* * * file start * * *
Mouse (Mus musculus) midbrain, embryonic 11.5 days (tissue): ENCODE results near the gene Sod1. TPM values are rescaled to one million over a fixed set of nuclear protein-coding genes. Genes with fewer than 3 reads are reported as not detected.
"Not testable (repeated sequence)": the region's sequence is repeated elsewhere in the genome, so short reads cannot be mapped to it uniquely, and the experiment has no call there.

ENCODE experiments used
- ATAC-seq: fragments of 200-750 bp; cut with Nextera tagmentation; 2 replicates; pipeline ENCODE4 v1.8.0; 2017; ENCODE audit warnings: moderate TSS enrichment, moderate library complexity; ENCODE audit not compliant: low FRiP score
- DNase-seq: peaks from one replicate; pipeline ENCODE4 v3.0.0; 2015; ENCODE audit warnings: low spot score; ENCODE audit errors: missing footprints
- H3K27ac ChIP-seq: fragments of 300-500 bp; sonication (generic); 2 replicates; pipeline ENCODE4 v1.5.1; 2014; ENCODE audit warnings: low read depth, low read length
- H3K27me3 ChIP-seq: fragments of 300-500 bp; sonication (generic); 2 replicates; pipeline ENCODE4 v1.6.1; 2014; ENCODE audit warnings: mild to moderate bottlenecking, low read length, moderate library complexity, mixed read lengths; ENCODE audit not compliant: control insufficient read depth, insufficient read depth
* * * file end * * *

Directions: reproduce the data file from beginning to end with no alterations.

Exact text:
Mouse (Mus musculus) midbrain, embryonic 11.5 days (tissue): ENCODE results near the gene Sod1. TPM values are rescaled to one million over a fixed set of nuclear protein-coding genes. Genes with fewer than 3 reads are reported as not detected.
"Not testable (repeated sequence)": the region's sequence is repeated elsewhere in the genome, so short reads cannot be mapped to it uniquely, and the experiment has no call there.

ENCODE experiments used
- ATAC-seq: fragments of 200-750 bp; cut with Nextera tagmentation; 2 replicates; pipeline ENCODE4 v1.8.0; 2017; ENCODE audit warnings: moderate TSS enrichment, moderate library complexity; ENCODE audit not compliant: low FRiP score
- DNase-seq: peaks from one replicate; pipeline ENCODE4 v3.0.0; 2015; ENCODE audit warnings: low spot score; ENCODE audit errors: missing footprints
- H3K27ac ChIP-seq: fragments of 300-500 bp; sonication (generic); 2 replicates; pipeline ENCODE4 v1.5.1; 2014; ENCODE audit warnings: low read depth, low read length
- H3K27me3 ChIP-seq: fragments of 300-500 bp; sonication (generic); 2 replicates; pipeline ENCODE4 v1.6.1; 2014; ENCODE audit warnings: mild to moderate bottlenecking, low read length, moderate library complexity, mixed read lengths; ENCODE audit not compliant: control insufficient read depth, insufficient read depth